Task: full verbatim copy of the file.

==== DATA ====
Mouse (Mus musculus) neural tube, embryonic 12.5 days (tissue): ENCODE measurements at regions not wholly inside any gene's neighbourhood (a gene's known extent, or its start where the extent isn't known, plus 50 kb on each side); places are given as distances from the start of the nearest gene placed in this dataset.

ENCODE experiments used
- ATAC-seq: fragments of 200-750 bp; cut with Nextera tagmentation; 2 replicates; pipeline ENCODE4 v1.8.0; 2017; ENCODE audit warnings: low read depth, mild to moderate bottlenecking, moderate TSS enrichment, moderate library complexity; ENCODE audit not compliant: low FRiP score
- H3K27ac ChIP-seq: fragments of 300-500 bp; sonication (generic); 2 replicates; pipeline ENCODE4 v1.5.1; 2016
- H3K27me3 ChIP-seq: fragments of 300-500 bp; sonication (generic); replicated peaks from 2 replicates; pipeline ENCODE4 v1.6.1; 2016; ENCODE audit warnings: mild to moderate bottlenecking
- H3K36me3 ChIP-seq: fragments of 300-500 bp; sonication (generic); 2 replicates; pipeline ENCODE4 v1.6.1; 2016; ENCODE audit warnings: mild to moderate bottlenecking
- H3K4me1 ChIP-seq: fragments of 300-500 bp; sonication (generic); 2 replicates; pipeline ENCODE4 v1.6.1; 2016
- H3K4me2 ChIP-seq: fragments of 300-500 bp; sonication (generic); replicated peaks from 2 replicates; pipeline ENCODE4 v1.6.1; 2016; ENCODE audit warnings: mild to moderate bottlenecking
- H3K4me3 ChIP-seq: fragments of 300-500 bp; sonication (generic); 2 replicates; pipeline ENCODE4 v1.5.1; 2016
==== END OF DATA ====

Mouse (Mus musculus) neural tube, embryonic 12.5 days (tissue): ENCODE measurements at regions not wholly inside any gene's neighbourhood (a gene's known extent, or its start where the extent isn't known, plus 50 kb on each side); places are given as distances from the start of the nearest gene placed in this dataset.

ENCODE experiments used
- ATAC-seq: fragments of 200-750 bp; cut with Nextera tagmentation; 2 replicates; pipeline ENCODE4 v1.8.0; 2017; ENCODE audit warnings: low read depth, mild to moderate bottlenecking, moderate TSS enrichment, moderate library complexity; ENCODE audit not compliant: low FRiP score
- H3K27ac ChIP-seq: fragments of 300-500 bp; sonication (generic); 2 replicates; pipeline ENCODE4 v1.5.1; 2016
- H3K27me3 ChIP-seq: fragments of 300-500 bp; sonication (generic); replicated peaks from 2 replicates; pipeline ENCODE4 v1.6.1; 2016; ENCODE audit warnings: mild to moderate bottlenecking
- H3K36me3 ChIP-seq: fragments of 300-500 bp; sonication (generic); 2 replicates; pipeline ENCODE4 v1.6.1; 2016; ENCODE audit warnings: mild to moderate bottlenecking
- H3K4me1 ChIP-seq: fragments of 300-500 bp; sonication (generic); 2 replicates; pipeline ENCODE4 v1.6.1; 2016
- H3K4me2 ChIP-seq: fragments of 300-500 bp; sonication (generic); replicated peaks from 2 replicates; pipeline ENCODE4 v1.6.1; 2016; ENCODE audit warnings: mild to moderate bottlenecking
- H3K4me3 ChIP-seq: fragments of 300-500 bp; sonication (generic); 2 replicates; pipeline ENCODE4 v1.5.1; 2016